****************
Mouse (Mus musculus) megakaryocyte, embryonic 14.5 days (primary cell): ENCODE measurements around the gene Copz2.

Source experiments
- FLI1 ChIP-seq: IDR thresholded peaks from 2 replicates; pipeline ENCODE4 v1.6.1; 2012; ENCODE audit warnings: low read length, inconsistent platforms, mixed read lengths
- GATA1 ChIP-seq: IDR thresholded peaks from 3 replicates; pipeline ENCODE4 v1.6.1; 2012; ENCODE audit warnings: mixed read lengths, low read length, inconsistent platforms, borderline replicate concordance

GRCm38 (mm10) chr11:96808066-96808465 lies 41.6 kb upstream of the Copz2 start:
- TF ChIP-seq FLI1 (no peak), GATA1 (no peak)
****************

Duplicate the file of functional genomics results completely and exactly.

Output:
Mouse (Mus musculus) megakaryocyte, embryonic 14.5 days (primary cell): ENCODE measurements around the gene Copz2.

Source experiments
- FLI1 ChIP-seq: IDR thresholded peaks from 2 replicates; pipeline ENCODE4 v1.6.1; 2012; ENCODE audit warnings: low read length, inconsistent platforms, mixed read lengths
- GATA1 ChIP-seq: IDR thresholded peaks from 3 replicates; pipeline ENCODE4 v1.6.1; 2012; ENCODE audit warnings: mixed read lengths, low read length, inconsistent platforms, borderline replicate concordance

GRCm38 (mm10) chr11:96808066-96808465 lies 41.6 kb upstream of the Copz2 start:
- TF ChIP-seq FLI1 (no peak), GATA1 (no peak)